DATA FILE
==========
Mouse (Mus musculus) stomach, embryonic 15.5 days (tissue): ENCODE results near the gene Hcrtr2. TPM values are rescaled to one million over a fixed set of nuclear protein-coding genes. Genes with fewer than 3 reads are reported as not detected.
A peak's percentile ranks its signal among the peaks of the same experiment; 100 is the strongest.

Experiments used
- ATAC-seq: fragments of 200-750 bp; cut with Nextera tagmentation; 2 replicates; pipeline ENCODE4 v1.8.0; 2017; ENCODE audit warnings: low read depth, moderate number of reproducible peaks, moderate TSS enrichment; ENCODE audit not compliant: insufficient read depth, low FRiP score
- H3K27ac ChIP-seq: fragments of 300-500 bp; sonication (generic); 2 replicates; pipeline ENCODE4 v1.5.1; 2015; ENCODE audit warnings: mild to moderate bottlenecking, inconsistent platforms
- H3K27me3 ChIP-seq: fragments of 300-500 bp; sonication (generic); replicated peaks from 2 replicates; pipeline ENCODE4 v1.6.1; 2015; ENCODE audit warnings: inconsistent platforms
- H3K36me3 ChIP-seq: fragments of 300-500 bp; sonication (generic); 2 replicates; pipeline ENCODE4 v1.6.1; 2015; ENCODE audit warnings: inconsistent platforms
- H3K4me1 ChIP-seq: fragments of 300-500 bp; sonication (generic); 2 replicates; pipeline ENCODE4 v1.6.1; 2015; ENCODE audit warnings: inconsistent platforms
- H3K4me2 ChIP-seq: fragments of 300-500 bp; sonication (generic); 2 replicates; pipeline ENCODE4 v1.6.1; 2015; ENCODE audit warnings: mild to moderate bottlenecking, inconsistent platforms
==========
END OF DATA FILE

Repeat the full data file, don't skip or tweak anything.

Mouse (Mus musculus) stomach, embryonic 15.5 days (tissue): ENCODE results near the gene Hcrtr2. TPM values are rescaled to one million over a fixed set of nuclear protein-coding genes. Genes with fewer than 3 reads are reported as not detected.
A peak's percentile ranks its signal among the peaks of the same experiment; 100 is the strongest.

Experiments used
- ATAC-seq: fragments of 200-750 bp; cut with Nextera tagmentation; 2 replicates; pipeline ENCODE4 v1.8.0; 2017; ENCODE audit warnings: low read depth, moderate number of reproducible peaks, moderate TSS enrichment; ENCODE audit not compliant: insufficient read depth, low FRiP score
- H3K27ac ChIP-seq: fragments of 300-500 bp; sonication (generic); 2 replicates; pipeline ENCODE4 v1.5.1; 2015; ENCODE audit warnings: mild to moderate bottlenecking, inconsistent platforms
- H3K27me3 ChIP-seq: fragments of 300-500 bp; sonication (generic); replicated peaks from 2 replicates; pipeline ENCODE4 v1.6.1; 2015; ENCODE audit warnings: inconsistent platforms
- H3K36me3 ChIP-seq: fragments of 300-500 bp; sonication (generic); 2 replicates; pipeline ENCODE4 v1.6.1; 2015; ENCODE audit warnings: inconsistent platforms
- H3K4me1 ChIP-seq: fragments of 300-500 bp; sonication (generic); 2 replicates; pipeline ENCODE4 v1.6.1; 2015; ENCODE audit warnings: inconsistent platforms
- H3K4me2 ChIP-seq: fragments of 300-500 bp; sonication (generic); 2 replicates; pipeline ENCODE4 v1.6.1; 2015; ENCODE audit warnings: mild to moderate bottlenecking, inconsistent platforms